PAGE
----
Family history

Being the family archivist

If you successfully nominate yourself as the family’s archivist, a couple of things begin to happen within a short time.  Everyone in the family who has anything related to family history, especially those items that they don’t want to throw away, but don’t really want, will begin to send them your way.  Aunt Martha’s cup for crochet; your grandfather’s bowling trophy; that recording of your uncle on record singing champagne charlie on his honeymoon in 1933; all those historic and unidentified photographs… they all end up coming your way.

Of course, in with that white elephant memorabilia, is the good stuff, too.  Unidentified photographs, or even better, identified photographs, documents, certificates.  It’s amazing how things creep into the corners of the family and end up with a distant cousin who has no family to inherit it.

We’ve all got horror stories too – I had a great aunt who told me mournfully that she had had a vast number of family photographs, but she had left them in a hidden drawer and forgot them when she moved thirty years ago.  For all I know they may be there still, or floating around the antique stores of Hertfordshire.  I always search boxes of photographs in antique shops in the hope of stumbling across a cache of photographs from the family, but I haven’t so far found anything relevant.  And I’ll never forget the story that someone who helped me in the early days, Joan Scott, told me, about a fellow researcher who died intestate.  Her 50 years of research and all her documents went up in a bonfire as her nephews dealt with her estate.  Not everyone treats other people’s work with respect.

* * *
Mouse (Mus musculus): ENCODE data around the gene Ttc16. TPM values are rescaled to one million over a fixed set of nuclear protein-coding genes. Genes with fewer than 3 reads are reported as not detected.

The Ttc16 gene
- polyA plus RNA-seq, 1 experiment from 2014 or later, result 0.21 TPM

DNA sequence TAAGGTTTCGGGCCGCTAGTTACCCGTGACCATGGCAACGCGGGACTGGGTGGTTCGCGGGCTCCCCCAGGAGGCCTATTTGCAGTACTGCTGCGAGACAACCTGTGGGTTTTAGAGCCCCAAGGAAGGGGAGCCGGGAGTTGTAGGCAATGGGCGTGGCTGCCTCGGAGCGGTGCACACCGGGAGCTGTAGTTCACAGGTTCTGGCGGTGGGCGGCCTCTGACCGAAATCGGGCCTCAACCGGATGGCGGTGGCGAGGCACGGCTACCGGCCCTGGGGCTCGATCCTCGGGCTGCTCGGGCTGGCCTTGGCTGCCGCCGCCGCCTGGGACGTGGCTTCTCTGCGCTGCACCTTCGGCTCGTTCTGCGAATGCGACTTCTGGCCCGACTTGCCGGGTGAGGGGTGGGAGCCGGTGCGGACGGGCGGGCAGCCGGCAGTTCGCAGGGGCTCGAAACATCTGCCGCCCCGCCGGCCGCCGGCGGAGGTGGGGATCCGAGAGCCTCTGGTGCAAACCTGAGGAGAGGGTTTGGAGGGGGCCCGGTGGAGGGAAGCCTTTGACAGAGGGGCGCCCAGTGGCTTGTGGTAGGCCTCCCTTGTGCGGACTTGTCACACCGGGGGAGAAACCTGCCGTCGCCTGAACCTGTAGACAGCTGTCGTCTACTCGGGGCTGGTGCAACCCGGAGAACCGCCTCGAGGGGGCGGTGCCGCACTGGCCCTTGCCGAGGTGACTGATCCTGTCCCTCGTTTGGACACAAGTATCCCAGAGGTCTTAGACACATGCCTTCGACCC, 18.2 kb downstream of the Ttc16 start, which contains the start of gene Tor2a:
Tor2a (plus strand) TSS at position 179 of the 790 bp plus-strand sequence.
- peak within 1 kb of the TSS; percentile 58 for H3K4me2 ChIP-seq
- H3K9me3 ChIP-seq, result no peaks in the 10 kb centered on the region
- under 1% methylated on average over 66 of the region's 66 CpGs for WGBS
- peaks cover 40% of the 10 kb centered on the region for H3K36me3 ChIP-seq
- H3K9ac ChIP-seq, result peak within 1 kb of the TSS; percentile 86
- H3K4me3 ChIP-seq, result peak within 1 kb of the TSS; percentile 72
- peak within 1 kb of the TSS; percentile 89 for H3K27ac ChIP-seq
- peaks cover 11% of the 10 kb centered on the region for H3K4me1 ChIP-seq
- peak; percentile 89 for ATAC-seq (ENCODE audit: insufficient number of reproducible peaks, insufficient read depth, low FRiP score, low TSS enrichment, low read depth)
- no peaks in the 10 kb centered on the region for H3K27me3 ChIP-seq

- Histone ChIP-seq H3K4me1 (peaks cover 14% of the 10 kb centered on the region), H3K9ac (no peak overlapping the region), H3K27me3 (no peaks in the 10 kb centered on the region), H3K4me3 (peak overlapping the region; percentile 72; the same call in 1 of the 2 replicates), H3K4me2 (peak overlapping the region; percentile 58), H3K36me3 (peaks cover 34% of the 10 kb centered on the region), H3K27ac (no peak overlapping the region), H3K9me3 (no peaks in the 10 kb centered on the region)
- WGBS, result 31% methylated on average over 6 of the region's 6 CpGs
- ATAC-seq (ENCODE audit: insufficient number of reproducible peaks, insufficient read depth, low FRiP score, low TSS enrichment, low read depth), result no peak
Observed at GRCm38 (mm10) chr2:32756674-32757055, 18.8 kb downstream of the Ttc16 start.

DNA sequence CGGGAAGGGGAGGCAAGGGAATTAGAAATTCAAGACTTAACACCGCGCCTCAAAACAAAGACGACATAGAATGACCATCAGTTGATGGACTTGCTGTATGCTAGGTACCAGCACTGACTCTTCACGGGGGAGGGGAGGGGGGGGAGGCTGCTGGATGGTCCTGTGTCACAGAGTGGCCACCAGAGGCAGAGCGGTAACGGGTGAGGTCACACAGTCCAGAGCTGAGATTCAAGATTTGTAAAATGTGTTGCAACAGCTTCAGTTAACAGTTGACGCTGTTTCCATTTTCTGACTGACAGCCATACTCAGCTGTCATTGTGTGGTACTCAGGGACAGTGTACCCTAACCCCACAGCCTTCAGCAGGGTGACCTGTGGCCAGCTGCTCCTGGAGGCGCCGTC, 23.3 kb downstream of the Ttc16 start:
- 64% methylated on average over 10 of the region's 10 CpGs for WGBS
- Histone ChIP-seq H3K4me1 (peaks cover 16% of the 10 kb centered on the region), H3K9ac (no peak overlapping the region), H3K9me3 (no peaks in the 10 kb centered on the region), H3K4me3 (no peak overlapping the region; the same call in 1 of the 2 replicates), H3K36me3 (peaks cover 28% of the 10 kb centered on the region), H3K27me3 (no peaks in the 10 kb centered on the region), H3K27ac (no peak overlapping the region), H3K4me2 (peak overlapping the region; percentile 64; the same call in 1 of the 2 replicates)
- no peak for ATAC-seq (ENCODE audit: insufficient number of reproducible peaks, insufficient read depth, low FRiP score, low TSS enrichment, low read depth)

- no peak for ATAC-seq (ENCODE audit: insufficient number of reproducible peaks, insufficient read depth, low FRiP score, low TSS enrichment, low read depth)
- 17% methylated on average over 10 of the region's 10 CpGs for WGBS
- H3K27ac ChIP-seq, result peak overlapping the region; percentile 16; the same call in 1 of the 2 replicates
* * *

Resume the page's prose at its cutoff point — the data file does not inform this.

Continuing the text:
My feeling about the trophies of yesteryear is that you should photograph and record the item, then see if anyone in the family would welcome the trophy.  If you don’t want to retain it, don’t, I don’t think anyone is going to regret the losing of the shield Mrs Boggins received for her works’ five-a-side football tournament.  Give it to a charity, or sometimes small clubs will repurpose old trophies, by reusing them.  The same is true with other items you inherit.  Keep the ones you like and want to keep, but don’t feel obliged to have a repository in your house unless you want one.  But record any information which an object offers to you, including dates and people and locations.

Photographs are a different matter.  It’s very important to make sure that you retain any information included in the photographs.  You should never write on photographs with pen… what I tend to do is to scan them in on the computer, and then identify the scanned photograph.  Originals should be kept in the dark.  Any originals that are fading can be treated professionally to ensure that you don’t lose the image entirely.  The advice is to keep them in an acid free box in the dark, and away from anything that degrades over time, like plastic and printed material.  If, like me, you buy photographs in car boot sales, make sure you label those clearly to ensure that future generations don’t spend fruitless months trying to identify the person on the penny farthing, or the family on the beach in Edwardian bathing suits.